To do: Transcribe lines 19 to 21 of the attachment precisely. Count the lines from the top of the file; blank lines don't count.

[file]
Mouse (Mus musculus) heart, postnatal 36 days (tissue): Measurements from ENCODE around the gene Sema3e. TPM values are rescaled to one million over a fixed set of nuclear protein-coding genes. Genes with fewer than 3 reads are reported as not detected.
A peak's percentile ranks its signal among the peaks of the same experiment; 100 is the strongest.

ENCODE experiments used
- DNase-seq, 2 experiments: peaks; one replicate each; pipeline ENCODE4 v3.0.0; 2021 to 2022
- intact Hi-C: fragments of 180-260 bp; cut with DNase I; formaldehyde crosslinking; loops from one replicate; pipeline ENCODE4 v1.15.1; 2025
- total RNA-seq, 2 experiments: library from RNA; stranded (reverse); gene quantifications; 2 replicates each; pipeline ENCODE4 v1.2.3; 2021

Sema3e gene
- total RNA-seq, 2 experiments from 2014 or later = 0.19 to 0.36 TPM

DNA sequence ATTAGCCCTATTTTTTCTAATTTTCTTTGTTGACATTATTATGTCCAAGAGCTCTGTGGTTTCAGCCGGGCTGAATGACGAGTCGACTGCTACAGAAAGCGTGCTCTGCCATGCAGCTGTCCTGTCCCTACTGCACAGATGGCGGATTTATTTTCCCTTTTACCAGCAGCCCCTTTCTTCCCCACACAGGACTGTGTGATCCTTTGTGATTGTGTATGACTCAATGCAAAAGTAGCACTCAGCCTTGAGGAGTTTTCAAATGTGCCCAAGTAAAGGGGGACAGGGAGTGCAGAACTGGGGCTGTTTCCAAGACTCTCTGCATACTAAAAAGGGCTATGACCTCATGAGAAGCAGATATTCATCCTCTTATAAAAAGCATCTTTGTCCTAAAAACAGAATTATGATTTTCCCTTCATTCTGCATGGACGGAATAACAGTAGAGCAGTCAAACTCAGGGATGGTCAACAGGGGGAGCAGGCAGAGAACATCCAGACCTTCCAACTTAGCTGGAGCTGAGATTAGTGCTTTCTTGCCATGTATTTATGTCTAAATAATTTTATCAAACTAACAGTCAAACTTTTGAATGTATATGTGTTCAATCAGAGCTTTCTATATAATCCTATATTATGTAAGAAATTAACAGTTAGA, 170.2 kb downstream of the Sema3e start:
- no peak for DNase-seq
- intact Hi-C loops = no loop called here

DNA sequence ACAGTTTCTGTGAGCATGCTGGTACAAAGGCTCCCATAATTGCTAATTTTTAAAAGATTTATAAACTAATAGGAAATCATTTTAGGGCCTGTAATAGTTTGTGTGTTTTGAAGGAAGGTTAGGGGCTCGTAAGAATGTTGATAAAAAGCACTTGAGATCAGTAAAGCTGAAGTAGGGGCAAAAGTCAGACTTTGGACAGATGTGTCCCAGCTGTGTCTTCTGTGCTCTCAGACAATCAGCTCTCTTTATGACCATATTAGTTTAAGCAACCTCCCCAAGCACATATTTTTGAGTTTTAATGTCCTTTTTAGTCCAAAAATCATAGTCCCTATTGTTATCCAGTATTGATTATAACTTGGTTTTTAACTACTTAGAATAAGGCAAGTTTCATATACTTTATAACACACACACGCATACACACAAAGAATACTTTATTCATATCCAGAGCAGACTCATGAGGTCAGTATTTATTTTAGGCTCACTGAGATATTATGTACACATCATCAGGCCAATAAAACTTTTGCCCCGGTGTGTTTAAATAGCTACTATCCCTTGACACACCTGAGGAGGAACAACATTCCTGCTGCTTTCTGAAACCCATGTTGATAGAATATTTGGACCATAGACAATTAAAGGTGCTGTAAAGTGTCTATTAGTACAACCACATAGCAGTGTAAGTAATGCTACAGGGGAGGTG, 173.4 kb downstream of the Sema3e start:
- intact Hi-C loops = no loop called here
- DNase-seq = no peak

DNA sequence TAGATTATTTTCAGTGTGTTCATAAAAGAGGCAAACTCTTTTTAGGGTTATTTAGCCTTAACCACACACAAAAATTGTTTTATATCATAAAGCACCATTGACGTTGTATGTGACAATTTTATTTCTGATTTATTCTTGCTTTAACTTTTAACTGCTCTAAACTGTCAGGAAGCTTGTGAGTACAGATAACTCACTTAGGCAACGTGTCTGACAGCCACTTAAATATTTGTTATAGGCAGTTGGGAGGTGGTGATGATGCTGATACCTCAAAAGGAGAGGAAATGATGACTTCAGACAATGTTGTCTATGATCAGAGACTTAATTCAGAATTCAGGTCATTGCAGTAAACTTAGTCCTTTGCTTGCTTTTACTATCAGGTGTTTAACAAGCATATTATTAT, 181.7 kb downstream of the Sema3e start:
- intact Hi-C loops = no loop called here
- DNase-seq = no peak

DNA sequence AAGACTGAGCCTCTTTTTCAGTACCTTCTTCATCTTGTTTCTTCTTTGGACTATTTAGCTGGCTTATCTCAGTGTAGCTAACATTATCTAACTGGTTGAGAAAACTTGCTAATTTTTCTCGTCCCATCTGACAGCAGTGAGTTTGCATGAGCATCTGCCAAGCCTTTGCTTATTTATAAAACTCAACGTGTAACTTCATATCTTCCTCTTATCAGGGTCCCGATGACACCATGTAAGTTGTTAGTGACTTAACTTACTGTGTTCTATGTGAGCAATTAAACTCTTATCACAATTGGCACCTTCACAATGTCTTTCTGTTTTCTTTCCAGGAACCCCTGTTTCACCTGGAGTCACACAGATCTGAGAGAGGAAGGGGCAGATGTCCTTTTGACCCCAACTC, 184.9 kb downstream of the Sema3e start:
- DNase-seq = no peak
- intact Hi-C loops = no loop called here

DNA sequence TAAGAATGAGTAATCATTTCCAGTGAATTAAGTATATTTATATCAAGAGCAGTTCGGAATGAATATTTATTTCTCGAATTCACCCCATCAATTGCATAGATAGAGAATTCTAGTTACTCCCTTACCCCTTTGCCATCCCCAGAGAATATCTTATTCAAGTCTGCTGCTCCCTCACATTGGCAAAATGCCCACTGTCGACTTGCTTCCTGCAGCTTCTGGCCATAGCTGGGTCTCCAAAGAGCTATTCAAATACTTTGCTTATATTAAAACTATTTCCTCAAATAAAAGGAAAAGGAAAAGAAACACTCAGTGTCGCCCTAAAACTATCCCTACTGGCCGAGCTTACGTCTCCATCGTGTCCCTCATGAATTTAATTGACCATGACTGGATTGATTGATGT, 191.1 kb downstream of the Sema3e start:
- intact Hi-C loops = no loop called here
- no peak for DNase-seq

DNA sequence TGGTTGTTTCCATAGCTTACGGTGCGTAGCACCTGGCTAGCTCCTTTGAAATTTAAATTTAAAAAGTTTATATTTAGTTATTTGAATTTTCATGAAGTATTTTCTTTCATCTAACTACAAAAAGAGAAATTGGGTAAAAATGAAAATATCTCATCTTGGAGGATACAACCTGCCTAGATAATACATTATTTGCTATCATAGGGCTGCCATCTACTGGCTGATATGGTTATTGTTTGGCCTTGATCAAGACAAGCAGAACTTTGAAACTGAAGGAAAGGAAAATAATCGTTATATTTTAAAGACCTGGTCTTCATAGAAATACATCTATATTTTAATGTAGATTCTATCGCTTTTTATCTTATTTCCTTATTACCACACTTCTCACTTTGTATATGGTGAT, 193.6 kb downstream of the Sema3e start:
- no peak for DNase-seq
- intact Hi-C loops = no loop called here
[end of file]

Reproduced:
- DNase-seq = no peak
- intact Hi-C loops = no loop called here

DNA sequence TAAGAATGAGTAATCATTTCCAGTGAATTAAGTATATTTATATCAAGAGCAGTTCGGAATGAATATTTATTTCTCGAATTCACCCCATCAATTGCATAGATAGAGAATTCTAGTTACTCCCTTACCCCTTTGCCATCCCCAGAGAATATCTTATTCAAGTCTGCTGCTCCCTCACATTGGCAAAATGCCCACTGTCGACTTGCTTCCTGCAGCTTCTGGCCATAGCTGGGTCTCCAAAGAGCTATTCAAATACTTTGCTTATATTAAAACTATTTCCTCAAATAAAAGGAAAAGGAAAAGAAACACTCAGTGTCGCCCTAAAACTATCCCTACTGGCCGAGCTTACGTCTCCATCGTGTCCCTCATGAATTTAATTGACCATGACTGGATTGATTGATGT, 191.1 kb downstream of the Sema3e start: